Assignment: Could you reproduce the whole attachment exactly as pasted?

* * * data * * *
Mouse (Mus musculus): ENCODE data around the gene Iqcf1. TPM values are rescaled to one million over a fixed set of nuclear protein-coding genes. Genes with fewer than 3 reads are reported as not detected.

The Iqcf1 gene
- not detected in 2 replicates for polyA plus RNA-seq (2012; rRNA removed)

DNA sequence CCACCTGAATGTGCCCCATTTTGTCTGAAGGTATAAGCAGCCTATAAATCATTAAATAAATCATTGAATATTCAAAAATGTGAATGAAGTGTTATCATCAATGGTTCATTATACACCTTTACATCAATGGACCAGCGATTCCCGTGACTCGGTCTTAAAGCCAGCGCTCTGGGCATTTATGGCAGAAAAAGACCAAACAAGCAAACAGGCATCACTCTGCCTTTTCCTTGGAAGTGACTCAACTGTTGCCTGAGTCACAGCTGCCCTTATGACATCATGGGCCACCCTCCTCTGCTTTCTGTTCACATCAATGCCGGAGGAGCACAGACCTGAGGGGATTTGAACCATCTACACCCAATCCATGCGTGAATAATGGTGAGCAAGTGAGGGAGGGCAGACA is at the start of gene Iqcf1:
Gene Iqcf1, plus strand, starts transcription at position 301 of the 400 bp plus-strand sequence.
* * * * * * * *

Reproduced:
Mouse (Mus musculus): ENCODE data around the gene Iqcf1. TPM values are rescaled to one million over a fixed set of nuclear protein-coding genes. Genes with fewer than 3 reads are reported as not detected.

The Iqcf1 gene
- not detected in 2 replicates for polyA plus RNA-seq (2012; rRNA removed)

DNA sequence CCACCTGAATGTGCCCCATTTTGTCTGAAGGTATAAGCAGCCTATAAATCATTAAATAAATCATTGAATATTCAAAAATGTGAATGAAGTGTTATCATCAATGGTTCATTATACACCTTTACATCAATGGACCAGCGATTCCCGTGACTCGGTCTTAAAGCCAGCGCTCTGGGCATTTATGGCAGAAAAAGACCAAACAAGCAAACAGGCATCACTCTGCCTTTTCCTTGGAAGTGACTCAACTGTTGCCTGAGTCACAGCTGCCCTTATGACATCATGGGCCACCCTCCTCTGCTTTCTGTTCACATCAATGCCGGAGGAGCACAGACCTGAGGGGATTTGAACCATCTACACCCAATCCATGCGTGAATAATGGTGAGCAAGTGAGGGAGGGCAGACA is at the start of gene Iqcf1:
Gene Iqcf1, plus strand, starts transcription at position 301 of the 400 bp plus-strand sequence.